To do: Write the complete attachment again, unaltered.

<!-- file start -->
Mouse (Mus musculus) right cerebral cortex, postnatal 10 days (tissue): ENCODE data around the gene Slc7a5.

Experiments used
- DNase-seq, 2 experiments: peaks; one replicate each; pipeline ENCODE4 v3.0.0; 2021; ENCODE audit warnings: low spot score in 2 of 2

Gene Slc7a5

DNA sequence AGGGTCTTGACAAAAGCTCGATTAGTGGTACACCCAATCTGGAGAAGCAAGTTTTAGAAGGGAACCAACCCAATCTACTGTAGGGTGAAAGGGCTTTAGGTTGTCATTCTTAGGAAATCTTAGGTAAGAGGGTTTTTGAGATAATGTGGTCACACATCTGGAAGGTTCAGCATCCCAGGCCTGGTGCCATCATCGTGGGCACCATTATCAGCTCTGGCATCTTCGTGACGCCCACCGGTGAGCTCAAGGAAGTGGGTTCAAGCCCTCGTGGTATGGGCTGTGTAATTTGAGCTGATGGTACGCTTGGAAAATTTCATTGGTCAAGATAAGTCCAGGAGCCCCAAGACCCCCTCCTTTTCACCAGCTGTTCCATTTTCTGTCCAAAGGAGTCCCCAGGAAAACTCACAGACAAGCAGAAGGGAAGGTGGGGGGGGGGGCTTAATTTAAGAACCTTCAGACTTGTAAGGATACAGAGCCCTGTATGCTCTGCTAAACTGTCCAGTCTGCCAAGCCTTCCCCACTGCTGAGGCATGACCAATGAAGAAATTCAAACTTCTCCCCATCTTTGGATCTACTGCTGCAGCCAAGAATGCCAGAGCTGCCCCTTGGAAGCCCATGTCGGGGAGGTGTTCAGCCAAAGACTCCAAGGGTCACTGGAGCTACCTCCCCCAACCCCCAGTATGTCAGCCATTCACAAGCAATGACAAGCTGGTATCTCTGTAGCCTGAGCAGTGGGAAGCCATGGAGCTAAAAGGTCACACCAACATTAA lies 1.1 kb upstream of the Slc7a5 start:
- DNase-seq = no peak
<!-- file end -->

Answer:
Mouse (Mus musculus) right cerebral cortex, postnatal 10 days (tissue): ENCODE data around the gene Slc7a5.

Experiments used
- DNase-seq, 2 experiments: peaks; one replicate each; pipeline ENCODE4 v3.0.0; 2021; ENCODE audit warnings: low spot score in 2 of 2

Gene Slc7a5

DNA sequence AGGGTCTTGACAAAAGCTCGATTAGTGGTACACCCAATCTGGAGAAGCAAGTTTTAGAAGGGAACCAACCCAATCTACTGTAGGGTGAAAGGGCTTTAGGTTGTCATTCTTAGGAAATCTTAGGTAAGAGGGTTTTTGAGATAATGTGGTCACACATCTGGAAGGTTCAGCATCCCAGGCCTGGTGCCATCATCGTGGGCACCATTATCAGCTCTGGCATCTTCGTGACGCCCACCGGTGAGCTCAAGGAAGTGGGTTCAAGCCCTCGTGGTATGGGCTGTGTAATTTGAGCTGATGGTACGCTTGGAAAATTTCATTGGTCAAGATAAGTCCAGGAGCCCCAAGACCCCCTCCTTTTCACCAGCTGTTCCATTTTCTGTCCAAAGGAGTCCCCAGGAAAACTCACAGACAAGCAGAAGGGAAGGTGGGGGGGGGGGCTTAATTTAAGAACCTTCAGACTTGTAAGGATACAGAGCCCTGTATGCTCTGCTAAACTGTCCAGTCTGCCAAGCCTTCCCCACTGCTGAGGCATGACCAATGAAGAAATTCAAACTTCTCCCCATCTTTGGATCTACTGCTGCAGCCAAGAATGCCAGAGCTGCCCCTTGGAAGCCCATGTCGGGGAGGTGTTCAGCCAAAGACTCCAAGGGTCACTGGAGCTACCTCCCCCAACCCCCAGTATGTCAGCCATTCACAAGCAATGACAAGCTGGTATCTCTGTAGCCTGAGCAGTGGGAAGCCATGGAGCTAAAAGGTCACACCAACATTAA lies 1.1 kb upstream of the Slc7a5 start:
- DNase-seq = no peak